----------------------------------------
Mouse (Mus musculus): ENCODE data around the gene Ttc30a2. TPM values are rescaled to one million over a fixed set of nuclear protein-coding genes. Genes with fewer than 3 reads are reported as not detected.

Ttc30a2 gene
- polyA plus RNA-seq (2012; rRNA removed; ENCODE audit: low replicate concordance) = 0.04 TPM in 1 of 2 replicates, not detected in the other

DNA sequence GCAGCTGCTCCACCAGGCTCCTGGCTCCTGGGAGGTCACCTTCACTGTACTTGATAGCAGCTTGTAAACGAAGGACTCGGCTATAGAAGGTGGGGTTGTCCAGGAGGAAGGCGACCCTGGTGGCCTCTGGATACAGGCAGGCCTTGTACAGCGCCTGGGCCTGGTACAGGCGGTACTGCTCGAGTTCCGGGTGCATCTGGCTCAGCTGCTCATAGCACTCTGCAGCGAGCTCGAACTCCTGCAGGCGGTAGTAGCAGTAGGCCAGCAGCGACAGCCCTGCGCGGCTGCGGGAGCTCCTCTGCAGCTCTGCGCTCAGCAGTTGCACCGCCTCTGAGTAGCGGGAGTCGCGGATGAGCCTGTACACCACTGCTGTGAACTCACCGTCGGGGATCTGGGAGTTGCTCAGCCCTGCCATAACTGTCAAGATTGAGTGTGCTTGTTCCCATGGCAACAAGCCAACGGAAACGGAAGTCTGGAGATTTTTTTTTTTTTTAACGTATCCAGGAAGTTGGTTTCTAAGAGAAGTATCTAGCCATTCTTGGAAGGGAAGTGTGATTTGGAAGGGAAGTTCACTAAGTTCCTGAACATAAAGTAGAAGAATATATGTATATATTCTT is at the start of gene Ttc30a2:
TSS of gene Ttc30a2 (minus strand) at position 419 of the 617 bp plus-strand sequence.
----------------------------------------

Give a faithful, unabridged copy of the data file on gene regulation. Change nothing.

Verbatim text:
Mouse (Mus musculus): ENCODE data around the gene Ttc30a2. TPM values are rescaled to one million over a fixed set of nuclear protein-coding genes. Genes with fewer than 3 reads are reported as not detected.

Ttc30a2 gene
- polyA plus RNA-seq (2012; rRNA removed; ENCODE audit: low replicate concordance) = 0.04 TPM in 1 of 2 replicates, not detected in the other

DNA sequence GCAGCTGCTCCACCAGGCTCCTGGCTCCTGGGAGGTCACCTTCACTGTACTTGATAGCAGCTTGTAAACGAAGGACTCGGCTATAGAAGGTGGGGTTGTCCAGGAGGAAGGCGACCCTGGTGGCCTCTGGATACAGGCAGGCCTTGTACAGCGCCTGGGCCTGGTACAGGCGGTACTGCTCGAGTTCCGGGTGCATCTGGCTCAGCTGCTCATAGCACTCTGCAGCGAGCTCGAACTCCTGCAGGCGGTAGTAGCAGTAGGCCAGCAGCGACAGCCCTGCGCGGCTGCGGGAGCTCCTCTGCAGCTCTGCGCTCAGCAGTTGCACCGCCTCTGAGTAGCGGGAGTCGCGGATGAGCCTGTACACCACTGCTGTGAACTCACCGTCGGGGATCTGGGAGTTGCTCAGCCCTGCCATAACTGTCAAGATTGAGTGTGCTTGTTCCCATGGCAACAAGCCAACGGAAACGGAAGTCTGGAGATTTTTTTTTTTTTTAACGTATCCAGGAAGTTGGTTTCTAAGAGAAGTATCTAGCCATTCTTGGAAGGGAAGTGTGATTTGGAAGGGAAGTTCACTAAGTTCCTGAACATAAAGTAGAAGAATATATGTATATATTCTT is at the start of gene Ttc30a2:
TSS of gene Ttc30a2 (minus strand) at position 419 of the 617 bp plus-strand sequence.